Advice for finishing beef cattle at lower carcass weights

Beef nutritionist David Hendy believes the efficient production of finished cattle at lighter weights can still be profitable providing cattle are pushed at a younger age.

Although he acknowledges lighter weights mean less income a head, he maintains there should still be a profit a head if cattle are managed correctly.

“Finishers should have no concerns about being able to get cattle fit to kill at 400kg deadweight rather than 500kg – it just means they have to be pushed harder, grown better in the early stages and finished faster,” he says.

Mr Hendy is adamant that meeting new, lighter weight specifications is not about changing diets to achieve faster growth, but ensuring the growth of younger cattle is optimised to lay the foundation for fast and efficient finishing.

“Getting frame on the animal in the first place is essential – whether it is dairy-bred or beef-bred.

See also: How Beef Focus Farmer Ian Willison is hitting new carcass specs

“Ensuring the energy density of the finishing diet is high enough is very important to achieve the most efficient growth.

“The finishing phase is a 100-120 day period – and that is applicable to cattle of varying ages.

“So the key is to have cattle that have achieved sufficient growth and development and are ready to go on to a system to attain the desired finished weight within that 100-120 day timescale.”

He says younger cattle will need a higher protein diet, but lower energy levels to produce enough frame-growth rather than condition.

Mr Hendy believes finishers should take advantage of lower feed prices to get the frame and growth on younger cattle when feed conversion efficiency is much higher than during the finishing period.

From birth to weaning feed conversion rates typically range from 2.5-4.5:1.

According to Simon Marsh, beef cattle specialist at Harper Adams University, starch is going to be a key ingredient too.

“Suckler calves have been traditionally fed on a creep that is low starch and high [neutral detergent fibre (NDF)] at about 16-17% crude protein. 

“Now we need to change that with bulls that are to be intensively finished to get more starch into this creep feed.

“High NDF rations will encourage frame growth but what we need now is more starch in the creep at 25-35% whereas we have been using diets of below 25% starch inclusion.

“However, keep the starch levels low for heifers which rarely have issues with heavy weight carcasses.”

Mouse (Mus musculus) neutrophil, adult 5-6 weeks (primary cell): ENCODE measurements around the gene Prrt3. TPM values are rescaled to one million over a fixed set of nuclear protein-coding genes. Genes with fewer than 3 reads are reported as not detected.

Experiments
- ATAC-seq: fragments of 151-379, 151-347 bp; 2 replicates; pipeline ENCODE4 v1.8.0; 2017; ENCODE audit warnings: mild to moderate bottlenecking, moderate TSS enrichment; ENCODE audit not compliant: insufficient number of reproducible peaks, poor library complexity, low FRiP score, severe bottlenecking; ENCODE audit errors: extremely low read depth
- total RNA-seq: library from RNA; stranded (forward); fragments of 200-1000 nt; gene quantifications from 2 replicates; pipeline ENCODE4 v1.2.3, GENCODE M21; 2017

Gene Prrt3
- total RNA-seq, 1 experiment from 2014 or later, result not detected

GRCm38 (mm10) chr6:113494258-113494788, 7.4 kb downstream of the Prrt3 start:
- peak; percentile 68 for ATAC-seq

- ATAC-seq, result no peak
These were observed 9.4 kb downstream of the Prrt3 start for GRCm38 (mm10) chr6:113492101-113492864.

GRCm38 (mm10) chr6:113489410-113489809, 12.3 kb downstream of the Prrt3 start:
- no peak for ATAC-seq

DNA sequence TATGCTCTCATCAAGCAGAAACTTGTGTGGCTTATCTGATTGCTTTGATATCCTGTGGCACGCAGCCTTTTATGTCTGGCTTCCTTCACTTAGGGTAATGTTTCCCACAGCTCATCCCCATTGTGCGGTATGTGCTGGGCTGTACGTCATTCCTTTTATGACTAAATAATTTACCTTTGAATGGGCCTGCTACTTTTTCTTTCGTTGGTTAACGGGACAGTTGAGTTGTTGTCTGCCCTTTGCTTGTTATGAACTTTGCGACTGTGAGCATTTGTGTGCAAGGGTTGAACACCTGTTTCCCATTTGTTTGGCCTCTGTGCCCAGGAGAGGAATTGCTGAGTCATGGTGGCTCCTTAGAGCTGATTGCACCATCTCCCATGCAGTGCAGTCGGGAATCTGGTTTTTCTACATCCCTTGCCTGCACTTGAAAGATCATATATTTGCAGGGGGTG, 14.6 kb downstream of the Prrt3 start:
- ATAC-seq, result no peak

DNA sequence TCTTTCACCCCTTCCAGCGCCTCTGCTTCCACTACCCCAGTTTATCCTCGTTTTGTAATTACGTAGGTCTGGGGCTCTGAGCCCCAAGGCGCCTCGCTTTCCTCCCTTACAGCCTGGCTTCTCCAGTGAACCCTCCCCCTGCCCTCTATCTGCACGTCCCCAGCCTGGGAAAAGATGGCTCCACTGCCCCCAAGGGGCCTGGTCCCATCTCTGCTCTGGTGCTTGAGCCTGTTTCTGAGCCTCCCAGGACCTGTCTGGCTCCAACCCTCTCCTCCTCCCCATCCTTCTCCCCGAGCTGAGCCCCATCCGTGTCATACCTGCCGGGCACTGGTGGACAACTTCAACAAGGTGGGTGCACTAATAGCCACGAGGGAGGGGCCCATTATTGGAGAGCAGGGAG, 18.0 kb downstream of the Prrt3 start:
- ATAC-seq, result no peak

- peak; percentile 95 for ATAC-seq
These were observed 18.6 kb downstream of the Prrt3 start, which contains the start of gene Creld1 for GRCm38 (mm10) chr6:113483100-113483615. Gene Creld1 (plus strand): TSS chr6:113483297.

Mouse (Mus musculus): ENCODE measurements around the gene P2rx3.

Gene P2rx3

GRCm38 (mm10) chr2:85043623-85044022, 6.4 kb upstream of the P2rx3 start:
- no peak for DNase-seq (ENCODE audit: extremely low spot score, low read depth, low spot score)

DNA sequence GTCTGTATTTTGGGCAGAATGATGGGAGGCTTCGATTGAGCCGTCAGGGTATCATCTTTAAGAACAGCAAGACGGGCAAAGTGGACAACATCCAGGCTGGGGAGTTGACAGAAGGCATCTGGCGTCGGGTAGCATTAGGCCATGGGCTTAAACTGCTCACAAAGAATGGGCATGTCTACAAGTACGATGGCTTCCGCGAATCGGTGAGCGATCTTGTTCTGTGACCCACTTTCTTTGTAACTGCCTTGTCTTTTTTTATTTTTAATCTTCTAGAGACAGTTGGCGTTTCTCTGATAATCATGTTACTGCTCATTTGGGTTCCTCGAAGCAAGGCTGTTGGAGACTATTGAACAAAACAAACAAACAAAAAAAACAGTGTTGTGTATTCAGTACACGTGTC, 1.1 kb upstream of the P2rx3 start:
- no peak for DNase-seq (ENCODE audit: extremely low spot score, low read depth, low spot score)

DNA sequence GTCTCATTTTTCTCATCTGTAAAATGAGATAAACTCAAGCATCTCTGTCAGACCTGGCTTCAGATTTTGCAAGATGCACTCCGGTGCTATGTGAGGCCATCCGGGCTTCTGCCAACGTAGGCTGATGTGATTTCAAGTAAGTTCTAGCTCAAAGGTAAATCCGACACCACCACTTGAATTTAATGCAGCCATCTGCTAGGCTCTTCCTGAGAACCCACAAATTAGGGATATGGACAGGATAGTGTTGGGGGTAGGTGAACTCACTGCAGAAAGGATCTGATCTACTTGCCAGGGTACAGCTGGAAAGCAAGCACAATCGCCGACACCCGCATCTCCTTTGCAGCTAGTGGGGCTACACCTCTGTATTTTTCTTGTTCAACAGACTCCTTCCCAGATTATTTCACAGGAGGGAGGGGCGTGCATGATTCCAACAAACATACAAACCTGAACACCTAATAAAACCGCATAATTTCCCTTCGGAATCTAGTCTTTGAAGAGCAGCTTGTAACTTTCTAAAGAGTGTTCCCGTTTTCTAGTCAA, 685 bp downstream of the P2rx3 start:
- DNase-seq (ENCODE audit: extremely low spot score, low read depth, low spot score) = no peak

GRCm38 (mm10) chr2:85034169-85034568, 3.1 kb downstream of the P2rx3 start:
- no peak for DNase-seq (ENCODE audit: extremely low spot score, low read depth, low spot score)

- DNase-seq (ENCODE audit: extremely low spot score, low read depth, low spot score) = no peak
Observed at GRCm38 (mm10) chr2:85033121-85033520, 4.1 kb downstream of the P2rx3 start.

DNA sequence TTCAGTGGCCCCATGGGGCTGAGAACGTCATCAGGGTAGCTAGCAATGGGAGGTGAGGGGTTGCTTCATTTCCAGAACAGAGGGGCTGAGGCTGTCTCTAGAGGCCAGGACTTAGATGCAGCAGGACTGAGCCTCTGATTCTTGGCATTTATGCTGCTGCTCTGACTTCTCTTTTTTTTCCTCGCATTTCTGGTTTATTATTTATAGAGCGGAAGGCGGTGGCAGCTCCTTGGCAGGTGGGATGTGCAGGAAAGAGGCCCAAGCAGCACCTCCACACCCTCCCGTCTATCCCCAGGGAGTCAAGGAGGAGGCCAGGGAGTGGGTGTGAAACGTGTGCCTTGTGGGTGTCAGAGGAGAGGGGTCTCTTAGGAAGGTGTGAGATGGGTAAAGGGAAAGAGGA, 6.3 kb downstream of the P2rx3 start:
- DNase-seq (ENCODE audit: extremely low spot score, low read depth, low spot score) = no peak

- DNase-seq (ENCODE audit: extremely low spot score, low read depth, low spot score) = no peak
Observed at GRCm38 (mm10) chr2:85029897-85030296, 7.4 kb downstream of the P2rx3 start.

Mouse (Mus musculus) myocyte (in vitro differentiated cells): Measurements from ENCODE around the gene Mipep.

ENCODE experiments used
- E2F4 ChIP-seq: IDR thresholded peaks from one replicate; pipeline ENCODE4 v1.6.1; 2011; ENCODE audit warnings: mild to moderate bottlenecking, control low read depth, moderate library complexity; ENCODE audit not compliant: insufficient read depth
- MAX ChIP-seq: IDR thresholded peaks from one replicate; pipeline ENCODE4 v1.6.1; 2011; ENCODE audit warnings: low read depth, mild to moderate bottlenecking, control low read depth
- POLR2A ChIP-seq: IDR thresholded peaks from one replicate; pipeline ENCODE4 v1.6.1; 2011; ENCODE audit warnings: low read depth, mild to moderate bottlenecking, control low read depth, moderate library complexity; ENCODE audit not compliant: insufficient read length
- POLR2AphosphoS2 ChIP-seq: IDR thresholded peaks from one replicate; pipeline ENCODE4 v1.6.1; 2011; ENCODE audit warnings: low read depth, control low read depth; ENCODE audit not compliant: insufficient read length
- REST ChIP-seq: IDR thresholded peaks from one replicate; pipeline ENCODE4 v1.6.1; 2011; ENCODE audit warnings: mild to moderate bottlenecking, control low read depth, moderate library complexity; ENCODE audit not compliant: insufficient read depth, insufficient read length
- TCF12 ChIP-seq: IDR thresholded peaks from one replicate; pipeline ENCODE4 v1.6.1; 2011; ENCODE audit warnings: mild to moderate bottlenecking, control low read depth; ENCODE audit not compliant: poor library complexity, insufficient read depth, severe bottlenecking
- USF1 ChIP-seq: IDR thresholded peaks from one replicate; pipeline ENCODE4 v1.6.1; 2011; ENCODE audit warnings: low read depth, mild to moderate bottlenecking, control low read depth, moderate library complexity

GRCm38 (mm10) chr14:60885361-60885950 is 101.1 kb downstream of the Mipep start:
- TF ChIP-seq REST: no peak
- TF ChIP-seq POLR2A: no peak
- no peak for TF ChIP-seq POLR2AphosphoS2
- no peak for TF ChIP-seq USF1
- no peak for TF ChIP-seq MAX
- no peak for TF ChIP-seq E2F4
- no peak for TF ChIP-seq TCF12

Finished cattle diets

Mr Marsh says finished cattle will also benefit from higher starch diets.

“Finishing cattle now need to be fed high energy starch-based rations at 35-38% starch and 13-15% protein in the dry matter.

“If you go to higher starch levels – say up to 45% – it will push them faster, but acidosis is a risk, especially if the cereals are overprocessed.”

And rather than focusing on buying smaller stores, beef finishers should actually look to manage the growing phase more efficiently, adds Mr Hendy.

“This is definitely not about having to buy smaller stores cattle in order to achieve lighter slaughter weights.

“The genetic potential of these cattle is the same whether you finish for 380kg or 450kg – the key is managing the growing and finishing phase more efficiently.”

Cattle bought as stores at about 500kg need to go straight on to a finishing ration with a high energy density to kill out at about 60% – say 740kg liveweight, he advises.

Mr Marsh’s five top tips to avoid abattoir penalties

  1. Some markets still want heavy weight carcases – go out and find them.
  1. Avoid long store winter growth periods with continental steers. This only encourages frame development. A better market exists for 420kg stores at 12-14 months old rather than a 560kg beast at 18-20-months-old.
  1. Avoid buying fast-growing, lean bulls with very high 400-day weights and large, negative fat depth estimated breeding values (EBV). Instead buy bulls with a positive (or low negative) fat depth EBV, with slightly less focus on 400 day EBVs (settle for a bull within the top 25%) but most important of all – with very good calving figures.
  1. For producers breeding their own replacements they really need to focus on maternal genetics and maternal EBVs.
  1. Feed high-quality protein.

Advice for selling stores

Kent-based auctioneer Peter Kingwill of Hobbs Parker agrees, but says quality if also key.

“The trade wants quality, continental-type R and U grade 4L heifers with good cover that hit the scales at 480-550kg (liveweight) to produce a carcass of about 280-340kg (deadweight).

“This is the type of animal that will find more customers than anything else in our market.”

Meanwhile bestselling weights for steers is about 550-620kg, he adds.

He is confident finished buyers will acknowledge that carcasses that specifically meet their specifications must be rewarded in pence per kilo premiums, which should offset some of the lost kilos.

“This is the only way the industry can survive.

“If the trade doesn’t keep the money in the industry there won’t be any beef for them to buy.”


For beef breeders genetics holds the key to unlocking growth potential.

Making better use of proven performance genetics by selecting bulls with superior growth rates has never been more relevant to beef producers as they adapt to lower finishing weights, says Alison Glasgow, technical manager of the British Limousin Cattle Society.